Portwood to receive Distinguished Service Award at Commencement

Southern Illinois University Edwardsville alumna, professor emerita and former SIU Board of Trustees member Shirley Portwood, PhD, always enjoyed engaging and helping students.

“I loved working with the students at SIUE,” said Portwood. “It was a real treat.”

Portwood, an accomplished and prolific writer, researcher and storyteller, is being honored with the university’s Distinguished Service Award at SIUE’s Spring 2020 Commencement on Saturday, May 9. The award acknowledges her dedication and service to the University, and the countless students who the longtime educator positively impacted.

Portwood earned her bachelor’s and master’s in history from SIUE in 1970 and ‘73, respectively. She earned a doctorate in history from Washington University in St. Louis. Her teaching career began as an instructor in history in fall 1972 at St. Louis Community College at Forest Park.

Portwood’s SIUE career began in 1980 as an adjunct history instructor. SIUE promoted her to a tenure track position in 1981.

“I had great history teachers at SIUE, who made history interesting, and inspired me to do my best and never stop learning. I wanted to do the same for students.

“I encouraged students to come in and talk to me, even if they were not having problems or did not have any specific questions. Sometimes, we would sit and have tea or coffee. I realized that if students could make a connection with just one person, it could make a difference with them staying in school. I wanted to be there to champion them.”

Portwood’s dedication to education and SIUE involved a host of commitments that included work on various committees, advisory boards, search committees and panels.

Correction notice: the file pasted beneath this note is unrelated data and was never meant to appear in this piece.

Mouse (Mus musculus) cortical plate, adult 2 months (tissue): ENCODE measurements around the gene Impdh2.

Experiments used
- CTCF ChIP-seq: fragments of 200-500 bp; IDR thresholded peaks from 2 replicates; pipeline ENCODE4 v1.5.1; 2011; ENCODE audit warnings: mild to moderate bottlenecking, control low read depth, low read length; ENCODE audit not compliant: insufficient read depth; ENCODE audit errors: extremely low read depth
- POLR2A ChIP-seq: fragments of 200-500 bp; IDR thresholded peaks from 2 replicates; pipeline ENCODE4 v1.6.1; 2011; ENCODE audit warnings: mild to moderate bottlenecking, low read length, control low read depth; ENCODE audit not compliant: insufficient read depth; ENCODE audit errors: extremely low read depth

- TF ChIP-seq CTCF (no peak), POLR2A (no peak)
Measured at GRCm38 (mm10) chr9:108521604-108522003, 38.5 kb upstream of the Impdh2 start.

Illinois Gov. Pat Quinn appointed Portwood to the SIU Board of Trustees in 2013, where she served until 2019.

“The person who asked me to sit on the SIU Board of Trustees had attended several meetings of the Illinois Historic Preservation Committee, on which I was serving,” explained Portwood. “He said he was impressed with my willingness to speak truth to power. He also said I was no ‘shrinking violet.’”

Indeed, Portwood would describe herself in those terms and more. Portwood recalls in 1959 when she was 13, she and her best friend Helen Stuckey led two other African American girls in an attempt to buck the segregated system in the small town of Village Ridge.

“We would go to a drug store that had a soda fountain, and the white kids would order something and sit at a table or booth,” reminisced Portwood. “When the black kids ordered something, we were expected to take it outside.

“One day we went to the drugstore, ordered something, sat in one of the booths and ate it. The owner stared at us but did not say anything. He did call our principal and told her. She was upset and said what we did was extremely dangerous and could have gotten us hurt. I told my father many years later. He was proud of us.”

Portwood has accomplished much in life of which to be proud. Some of her accolades and awards include:

·        2019 SIUE Alumni Hall of Fame, Graduate School

·        National Endowment for the Humanities Fellowship from Harvard University

·        Sojourner Truth Award from the Chicago Public Library

·        Friends of Morris Library Delta Award from SIUC

·        Women of Distinction Award from the Young Women’s Christian Association

·        Martin Luther King, Jr. Humanitarian Award from SIUE

·        Teaching Excellence Award from SIUE

“As an educator over the years, I’ve learned the importance of giving positive feedback and encouragement and networking to get things done,” she said.

Portwood retired from SIUE as a full professor in 2007. Upon retirement, the emerita professor continued to teach every spring until 2010.

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